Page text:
Ontario anti-Semitism bill passes first reading

Will Bouma

Ontario’s Progressive Conservative government is making good on its promise to fight anti-Semitism.

Bill 168, an act to combat anti-Semitism, passed first reading in the legislature on Dec. 11.

The private member’s bill, which was introduced by Conservative MPP Will Bouma, would require the government to be “guided” by the working definition of anti-Semitism adopted by the International Holocaust Remembrance Alliance (IHRA) when it interprets acts, regulations and policies, in order to “protect Ontarians from discrimination and hate amounting to anti-Semitism.”

If passed, it would make Ontario the first province to adopt the IHRA definition.

The bill’s preamble describes anti-Semitism as “a multi-faceted problem that requires a multi-faceted strategy, encompassing a range of ministries and agencies. For that reason, it is desirable to require the Government of Ontario to implement a whole-of-government approach in combating anti-Semitism.”

In an interview with The CJN, Bouma said that recent events, including the Pittsburgh synagogue attack of 2018, moved him to introduce the bill.

“With everything going on, it seems that anti-Semitism is something that’s been really on the rise,” he said. “I think it’s very timely that we introduce something like this right now.”

And as “a Dutch immigrant kid,” he remembers hearing stories about Anne Frank and the Nazi occupation of Holland.

Noah Shack of the Centre for Israel and Jewish Affairs (CIJA) called the bill’s introduction “an important step in addressing anti-Semitism in our province. Anti-Semitism can manifest in many different ways and it cannot be effectively countered if it is not properly identified. The IHRA definition is a crucial tool in this regard.”

Last June, the federal government announced that it would adopt the IHRA definition of anti-Semitism, as part of a $45 million anti-racism strategy. The definition has also been endorsed by the Canadian Race Relations Foundation and the Canadian Human Rights Commission.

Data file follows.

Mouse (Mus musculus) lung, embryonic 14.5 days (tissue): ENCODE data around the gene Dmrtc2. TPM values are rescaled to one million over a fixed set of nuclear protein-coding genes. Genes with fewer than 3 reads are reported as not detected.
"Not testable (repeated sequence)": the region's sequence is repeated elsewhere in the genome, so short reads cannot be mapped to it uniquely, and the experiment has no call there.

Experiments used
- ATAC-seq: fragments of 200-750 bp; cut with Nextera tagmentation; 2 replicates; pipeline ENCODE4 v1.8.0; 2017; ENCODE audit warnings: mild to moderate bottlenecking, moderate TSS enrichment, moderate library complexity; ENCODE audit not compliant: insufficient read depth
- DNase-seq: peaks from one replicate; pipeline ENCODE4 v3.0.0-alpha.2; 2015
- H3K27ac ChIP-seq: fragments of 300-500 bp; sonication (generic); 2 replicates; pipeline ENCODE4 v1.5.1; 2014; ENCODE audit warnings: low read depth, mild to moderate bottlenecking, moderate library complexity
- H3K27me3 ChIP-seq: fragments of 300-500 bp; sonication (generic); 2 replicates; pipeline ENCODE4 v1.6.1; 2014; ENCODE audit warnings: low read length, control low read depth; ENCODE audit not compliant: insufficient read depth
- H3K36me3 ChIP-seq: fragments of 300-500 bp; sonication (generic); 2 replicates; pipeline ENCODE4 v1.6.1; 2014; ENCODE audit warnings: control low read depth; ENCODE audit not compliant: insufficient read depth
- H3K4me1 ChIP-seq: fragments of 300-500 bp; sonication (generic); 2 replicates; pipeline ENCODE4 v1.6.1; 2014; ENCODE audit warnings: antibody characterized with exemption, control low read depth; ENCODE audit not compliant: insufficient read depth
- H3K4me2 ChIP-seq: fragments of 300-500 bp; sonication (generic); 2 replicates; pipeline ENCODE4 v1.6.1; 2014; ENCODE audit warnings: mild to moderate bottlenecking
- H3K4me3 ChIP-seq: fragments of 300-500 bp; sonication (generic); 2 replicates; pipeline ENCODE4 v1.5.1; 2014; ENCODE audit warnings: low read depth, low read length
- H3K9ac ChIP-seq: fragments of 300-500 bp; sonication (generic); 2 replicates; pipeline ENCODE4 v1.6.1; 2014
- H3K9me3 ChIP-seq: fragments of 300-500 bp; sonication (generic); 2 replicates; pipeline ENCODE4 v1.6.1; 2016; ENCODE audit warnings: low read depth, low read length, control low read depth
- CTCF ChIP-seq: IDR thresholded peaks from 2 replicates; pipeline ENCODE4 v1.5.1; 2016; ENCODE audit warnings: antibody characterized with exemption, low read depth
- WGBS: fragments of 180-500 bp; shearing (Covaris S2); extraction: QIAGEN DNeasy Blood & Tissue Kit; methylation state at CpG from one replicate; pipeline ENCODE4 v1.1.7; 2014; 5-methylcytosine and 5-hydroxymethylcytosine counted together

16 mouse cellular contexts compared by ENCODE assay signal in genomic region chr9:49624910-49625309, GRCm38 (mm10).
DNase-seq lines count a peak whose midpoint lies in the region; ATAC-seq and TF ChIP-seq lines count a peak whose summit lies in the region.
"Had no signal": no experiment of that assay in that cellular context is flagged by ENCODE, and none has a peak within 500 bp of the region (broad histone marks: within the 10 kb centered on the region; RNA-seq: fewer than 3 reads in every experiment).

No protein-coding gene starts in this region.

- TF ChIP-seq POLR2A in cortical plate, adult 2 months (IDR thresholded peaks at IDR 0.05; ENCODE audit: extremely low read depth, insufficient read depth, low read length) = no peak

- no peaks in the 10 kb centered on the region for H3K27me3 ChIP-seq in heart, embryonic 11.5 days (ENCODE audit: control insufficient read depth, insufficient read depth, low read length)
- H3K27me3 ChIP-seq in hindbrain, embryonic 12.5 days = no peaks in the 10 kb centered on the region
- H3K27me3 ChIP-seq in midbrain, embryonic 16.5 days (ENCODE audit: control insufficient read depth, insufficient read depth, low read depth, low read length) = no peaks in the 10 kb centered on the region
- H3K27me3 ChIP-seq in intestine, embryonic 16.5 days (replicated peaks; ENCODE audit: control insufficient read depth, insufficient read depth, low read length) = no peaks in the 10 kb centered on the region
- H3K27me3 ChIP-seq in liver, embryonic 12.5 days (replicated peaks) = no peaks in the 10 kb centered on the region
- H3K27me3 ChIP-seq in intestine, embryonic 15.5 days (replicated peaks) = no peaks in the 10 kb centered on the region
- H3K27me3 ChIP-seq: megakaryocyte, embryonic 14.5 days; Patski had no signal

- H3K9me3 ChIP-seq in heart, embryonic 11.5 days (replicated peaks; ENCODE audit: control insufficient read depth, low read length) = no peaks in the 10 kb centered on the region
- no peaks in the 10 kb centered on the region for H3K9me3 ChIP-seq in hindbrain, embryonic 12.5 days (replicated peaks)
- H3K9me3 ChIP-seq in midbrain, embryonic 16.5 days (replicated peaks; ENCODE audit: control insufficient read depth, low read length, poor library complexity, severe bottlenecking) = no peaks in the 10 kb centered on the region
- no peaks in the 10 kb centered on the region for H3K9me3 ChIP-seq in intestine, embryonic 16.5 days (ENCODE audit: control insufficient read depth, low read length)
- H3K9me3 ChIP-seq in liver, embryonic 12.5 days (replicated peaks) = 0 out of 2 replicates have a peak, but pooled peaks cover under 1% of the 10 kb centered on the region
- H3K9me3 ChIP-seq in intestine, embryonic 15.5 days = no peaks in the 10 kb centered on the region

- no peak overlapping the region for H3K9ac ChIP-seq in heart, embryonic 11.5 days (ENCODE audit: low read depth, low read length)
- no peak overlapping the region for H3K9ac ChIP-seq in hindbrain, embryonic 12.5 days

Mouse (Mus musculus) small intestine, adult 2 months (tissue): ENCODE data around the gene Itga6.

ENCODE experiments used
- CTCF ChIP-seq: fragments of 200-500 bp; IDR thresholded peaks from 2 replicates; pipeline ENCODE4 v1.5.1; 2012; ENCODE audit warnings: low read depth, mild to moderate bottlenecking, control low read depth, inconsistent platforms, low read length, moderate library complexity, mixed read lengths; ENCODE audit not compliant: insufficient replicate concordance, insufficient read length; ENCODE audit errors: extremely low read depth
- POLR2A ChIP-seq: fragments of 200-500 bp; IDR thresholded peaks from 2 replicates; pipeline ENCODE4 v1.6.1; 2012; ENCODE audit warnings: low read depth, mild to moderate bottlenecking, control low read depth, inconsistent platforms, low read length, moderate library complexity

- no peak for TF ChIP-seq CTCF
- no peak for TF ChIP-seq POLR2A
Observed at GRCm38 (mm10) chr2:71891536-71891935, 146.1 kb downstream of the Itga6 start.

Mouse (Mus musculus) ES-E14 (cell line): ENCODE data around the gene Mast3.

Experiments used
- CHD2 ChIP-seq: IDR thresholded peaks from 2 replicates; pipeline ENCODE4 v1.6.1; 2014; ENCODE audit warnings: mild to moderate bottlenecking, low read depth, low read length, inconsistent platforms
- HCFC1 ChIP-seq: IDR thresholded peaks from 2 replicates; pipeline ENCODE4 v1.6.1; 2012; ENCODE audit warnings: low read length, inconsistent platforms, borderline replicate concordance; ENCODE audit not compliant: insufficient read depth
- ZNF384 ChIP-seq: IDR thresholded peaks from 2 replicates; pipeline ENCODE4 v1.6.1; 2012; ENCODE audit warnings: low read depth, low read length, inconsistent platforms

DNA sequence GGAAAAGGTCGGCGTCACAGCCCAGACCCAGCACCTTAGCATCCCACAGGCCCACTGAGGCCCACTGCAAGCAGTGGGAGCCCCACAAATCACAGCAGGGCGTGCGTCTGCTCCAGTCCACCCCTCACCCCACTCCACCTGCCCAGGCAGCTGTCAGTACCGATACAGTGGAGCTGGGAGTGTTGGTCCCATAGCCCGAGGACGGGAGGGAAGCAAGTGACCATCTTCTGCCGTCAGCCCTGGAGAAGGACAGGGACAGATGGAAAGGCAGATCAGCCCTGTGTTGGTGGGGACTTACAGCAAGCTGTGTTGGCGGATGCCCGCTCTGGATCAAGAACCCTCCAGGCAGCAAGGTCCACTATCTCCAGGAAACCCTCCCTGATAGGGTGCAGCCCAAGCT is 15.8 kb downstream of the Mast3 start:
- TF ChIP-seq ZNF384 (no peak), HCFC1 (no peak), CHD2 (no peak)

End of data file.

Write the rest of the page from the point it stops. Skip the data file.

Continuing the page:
More than 30 countries have endorsed the IHRA definition, as has the Secretary General of the United Nations and the UN special rapporteur on freedom of religion or belief, CIJA pointed out.

The IHRA defines anti-Semitism as “a certain perception of Jews, which may be expressed as hatred toward Jews. Rhetorical and physical manifestations of anti-Semitism are directed toward Jewish or non-Jewish individuals and/or their property, toward Jewish community institutions and religious facilities.”

Details are contained in the many examples of anti-Semitism listed by the IHRA. One of them “might include the targeting of the State of Israel, conceived as a Jewish collectivity. However, criticism of Israel similar to that levelled against any other country cannot be regarded as anti-Semitic.”

Three years ago, under the Liberals, Ontario became the first province to approve a motion rejecting the boycott, divestment and sanctions (BDS) campaign against Israel. Six months earlier, a bill calling on the province to bar doing business with companies and other entities that support BDS was defeated on second reading.

Opponents of the IHRA definition, including the pro-BDS Independent Jewish Voices, charge that its adoption would silence criticism of Israel and squelch support for the Palestinians.

Bouma, the parliamentary assistant to Ontario Premier Doug Ford, dismissed that argument.

“When you think about what anti-Semitism is, it doesn’t mean being able to have a healthy discussion about the issues at hand. What we’re talking about is a willful denigration of a certain group. These things need to be kept close to the public consciousness, or I fear we’ll be doomed to repeat the failures and mistakes of the past,” Bouma said.

“I don’t think this silences anyone. We live in a democratic country and we’re free to debate, but certain groups are much more the targets than others, and we need to stand up and combat these things.”

Bouma said he’s looking forward “to doing everything in my power to make sure this is adopted as government policy.”

B’nai Brith Canada welcomed the bill.

“Officially defining anti-Semitism will make it easier to combat this scourge,” said Michael Mostyn, B’nai Brith’s CEO. He said recent incidents at York University and the University of Toronto “demonstrate that action is needed to combat anti-Semitism even within certain government-funded institutions in this province.”